How can you not love a musical act that can move from Kurt Weill's "Alabama Song" and Disney's "Who's Afraid of the Big Bad Wolf?" to a pre-Gene Kelly "Singing in the Rain" and the Walter Jurmann classic "Mein Gorilla hat 'ne Villa im Zoo" ("My gorilla has a villa in the zoo")? And that's just a taste of what Germany's Max Raabe and the Palast Orchester brought to UCLA's Royce Hall on Tuesday night.
With the stage set like an elegant bandstand in Germany's Weimar Republic of the '20s and early '30s, members of the 12-piece ensemble, impeccable in tuxedos, took their places. A minute later they were joined by Raabe -- beanpole thin, hair carefully slicked in place -- singing into a microphone placed on a vintage stand.
It could all have been little more than high camp, a meticulous reproduction of early lounge music. But in the superbly musical hands (and voices) of Raabe and the Palast Orchester, it was an evening as entertaining as it was informative.
Raabe was the center of attention, singing in a voice that ranged with astonishing ease from high, airy head tones to low, booming chest notes. Interspersing his numbers with sardonic introductions and commentaries, he moved with deceptive ease from such familiar American items as "These Foolish Things," "Singing in the Rain" and "Cheek to Cheek" to the German-language "You're My Greta Garbo," "You're Not the First One, but You Could Be the Last" and the inevitable "Bei Mir Bist Du Schoen."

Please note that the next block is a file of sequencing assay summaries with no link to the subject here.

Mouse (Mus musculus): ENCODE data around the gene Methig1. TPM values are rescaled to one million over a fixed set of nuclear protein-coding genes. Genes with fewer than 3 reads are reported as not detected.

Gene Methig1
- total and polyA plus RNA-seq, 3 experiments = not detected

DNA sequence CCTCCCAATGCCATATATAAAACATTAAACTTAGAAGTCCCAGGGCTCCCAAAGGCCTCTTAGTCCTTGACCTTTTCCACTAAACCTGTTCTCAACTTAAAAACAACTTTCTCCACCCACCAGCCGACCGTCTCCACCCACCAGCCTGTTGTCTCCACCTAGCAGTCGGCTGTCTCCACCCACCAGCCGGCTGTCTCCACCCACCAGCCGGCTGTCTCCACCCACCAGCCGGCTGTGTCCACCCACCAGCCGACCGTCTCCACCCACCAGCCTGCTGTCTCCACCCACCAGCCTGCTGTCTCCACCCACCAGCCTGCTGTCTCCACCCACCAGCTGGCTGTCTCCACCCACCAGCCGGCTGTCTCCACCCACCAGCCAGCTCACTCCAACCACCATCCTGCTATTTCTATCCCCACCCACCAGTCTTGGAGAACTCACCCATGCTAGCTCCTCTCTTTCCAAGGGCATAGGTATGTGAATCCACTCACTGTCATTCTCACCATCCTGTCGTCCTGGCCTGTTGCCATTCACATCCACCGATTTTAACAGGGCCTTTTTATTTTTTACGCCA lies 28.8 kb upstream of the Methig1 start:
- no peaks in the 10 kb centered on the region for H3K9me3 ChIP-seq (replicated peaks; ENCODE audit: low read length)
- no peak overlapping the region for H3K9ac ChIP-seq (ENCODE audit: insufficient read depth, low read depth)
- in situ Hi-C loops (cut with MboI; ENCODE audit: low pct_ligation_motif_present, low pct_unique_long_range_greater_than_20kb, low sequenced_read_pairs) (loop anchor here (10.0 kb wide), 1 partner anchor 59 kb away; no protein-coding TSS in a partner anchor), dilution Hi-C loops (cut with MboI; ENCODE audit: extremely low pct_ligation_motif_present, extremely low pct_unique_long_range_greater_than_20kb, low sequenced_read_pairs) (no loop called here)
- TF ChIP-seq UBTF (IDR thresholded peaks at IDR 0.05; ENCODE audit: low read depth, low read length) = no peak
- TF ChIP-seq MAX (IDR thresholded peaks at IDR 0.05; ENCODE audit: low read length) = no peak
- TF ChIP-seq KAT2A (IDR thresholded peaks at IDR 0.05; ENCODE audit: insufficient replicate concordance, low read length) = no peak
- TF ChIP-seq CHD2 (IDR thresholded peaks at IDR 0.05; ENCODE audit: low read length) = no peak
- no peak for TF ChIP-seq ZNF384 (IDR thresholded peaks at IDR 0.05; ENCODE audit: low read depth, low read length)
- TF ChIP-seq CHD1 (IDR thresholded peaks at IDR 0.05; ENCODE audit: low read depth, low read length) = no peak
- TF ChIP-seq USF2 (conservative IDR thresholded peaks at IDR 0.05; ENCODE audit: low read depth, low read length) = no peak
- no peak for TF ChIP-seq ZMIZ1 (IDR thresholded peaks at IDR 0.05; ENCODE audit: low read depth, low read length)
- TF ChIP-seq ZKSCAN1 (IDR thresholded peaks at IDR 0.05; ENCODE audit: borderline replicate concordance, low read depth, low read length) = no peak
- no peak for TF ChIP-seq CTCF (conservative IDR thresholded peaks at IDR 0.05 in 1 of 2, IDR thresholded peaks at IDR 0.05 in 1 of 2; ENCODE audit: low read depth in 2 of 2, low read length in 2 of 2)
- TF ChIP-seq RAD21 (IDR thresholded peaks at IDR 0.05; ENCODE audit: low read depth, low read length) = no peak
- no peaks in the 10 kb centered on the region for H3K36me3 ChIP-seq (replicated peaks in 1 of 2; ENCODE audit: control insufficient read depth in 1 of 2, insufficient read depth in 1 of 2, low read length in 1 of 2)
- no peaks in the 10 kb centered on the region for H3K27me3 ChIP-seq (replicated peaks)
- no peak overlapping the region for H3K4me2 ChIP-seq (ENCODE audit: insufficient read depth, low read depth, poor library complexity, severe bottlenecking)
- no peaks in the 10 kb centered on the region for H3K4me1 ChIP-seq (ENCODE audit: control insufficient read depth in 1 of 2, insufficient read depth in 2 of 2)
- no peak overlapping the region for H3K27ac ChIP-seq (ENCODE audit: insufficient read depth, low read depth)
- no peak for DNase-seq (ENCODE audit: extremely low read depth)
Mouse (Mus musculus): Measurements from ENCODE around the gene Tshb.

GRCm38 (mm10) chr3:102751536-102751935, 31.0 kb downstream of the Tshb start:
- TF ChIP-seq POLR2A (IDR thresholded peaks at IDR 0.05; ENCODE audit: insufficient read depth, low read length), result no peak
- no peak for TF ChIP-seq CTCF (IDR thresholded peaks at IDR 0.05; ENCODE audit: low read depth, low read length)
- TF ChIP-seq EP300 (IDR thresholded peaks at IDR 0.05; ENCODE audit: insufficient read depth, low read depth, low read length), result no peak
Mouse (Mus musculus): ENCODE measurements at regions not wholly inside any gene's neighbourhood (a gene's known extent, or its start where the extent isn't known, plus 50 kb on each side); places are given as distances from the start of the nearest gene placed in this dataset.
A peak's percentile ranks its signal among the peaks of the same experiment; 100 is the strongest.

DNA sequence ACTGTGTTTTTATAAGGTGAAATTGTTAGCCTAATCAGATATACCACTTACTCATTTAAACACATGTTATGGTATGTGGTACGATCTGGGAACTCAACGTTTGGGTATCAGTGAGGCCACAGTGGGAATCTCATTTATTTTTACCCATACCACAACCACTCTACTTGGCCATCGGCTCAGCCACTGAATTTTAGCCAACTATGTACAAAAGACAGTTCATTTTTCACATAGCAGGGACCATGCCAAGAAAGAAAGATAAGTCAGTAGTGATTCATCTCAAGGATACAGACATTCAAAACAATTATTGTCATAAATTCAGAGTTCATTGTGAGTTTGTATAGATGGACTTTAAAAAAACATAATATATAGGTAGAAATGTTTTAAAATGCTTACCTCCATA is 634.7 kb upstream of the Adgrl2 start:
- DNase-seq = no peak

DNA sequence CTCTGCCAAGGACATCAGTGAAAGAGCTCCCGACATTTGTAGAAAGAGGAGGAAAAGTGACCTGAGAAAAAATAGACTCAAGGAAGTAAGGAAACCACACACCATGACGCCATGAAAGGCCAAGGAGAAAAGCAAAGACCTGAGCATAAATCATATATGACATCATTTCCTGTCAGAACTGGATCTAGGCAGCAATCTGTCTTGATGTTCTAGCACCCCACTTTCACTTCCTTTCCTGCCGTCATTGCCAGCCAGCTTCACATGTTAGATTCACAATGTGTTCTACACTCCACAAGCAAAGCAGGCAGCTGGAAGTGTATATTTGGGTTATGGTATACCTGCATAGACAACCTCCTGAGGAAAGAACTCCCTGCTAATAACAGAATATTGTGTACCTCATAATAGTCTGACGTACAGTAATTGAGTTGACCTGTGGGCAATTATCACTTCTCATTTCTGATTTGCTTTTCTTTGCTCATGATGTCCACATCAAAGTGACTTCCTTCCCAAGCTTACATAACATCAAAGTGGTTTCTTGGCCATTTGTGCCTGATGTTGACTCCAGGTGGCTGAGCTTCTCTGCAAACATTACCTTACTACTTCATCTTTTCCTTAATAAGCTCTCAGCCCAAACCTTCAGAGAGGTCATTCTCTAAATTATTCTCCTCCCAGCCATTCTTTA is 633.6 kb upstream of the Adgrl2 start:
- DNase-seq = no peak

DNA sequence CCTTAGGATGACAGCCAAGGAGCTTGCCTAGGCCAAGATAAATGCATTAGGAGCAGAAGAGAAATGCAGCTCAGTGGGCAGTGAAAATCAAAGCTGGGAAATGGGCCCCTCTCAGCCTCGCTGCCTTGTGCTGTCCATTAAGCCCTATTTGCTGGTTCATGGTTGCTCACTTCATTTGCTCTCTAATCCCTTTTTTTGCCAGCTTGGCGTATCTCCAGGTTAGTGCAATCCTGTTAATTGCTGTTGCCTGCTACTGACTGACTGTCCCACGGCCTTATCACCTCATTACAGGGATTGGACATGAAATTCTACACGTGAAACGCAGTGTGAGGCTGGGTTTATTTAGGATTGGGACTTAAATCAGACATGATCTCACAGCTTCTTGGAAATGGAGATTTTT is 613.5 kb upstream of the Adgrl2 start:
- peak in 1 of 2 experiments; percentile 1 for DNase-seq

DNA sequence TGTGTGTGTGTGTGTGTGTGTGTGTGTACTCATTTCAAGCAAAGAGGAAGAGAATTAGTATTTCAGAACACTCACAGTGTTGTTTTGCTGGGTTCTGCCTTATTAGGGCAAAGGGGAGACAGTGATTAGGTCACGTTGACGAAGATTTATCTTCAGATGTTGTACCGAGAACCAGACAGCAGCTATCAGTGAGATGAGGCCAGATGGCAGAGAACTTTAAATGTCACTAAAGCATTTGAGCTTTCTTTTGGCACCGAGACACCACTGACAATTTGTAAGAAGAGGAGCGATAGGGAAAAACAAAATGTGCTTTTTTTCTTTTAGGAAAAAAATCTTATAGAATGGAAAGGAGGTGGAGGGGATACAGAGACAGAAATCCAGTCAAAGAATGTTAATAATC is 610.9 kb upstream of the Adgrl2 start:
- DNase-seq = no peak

It was the setting provided by the players of the Orchester, however, as well as their extraordinary versatility, that made the package complete. Guitarist Ulrich Hoffmeier and trombonist Jorn Ranke doubled impressively on violin and viola, often forming a trio with the ensemble's sole female, the beautifully gowned Cecilia Crisafulli. Drummer Vincent Riewe was a complete percussion section in himself, dramatically working his surrounding collection of cymbals, bells and xylophone. The saxophones glided through ensemble passages, vibrato fully in sync, the trumpets hit precision accents on their rotary-valved instruments, and sousaphone player Bernd Hugo Dieterich moved the rhythm with an irresistible lift and drive.
"It's supposed to be elegant, tasteful nonsense," Raabe has said. But the music of the Palast Orchester was much more than that -- it was a celebration of an era in which German pop chanson, the American musical theater, the ebullience of the Roaring '20s and the quixotic mixture of optimism and malaise in the pre-Nazi, pre-Depression years combined to produce much of the foundation of popular music of the 20th century.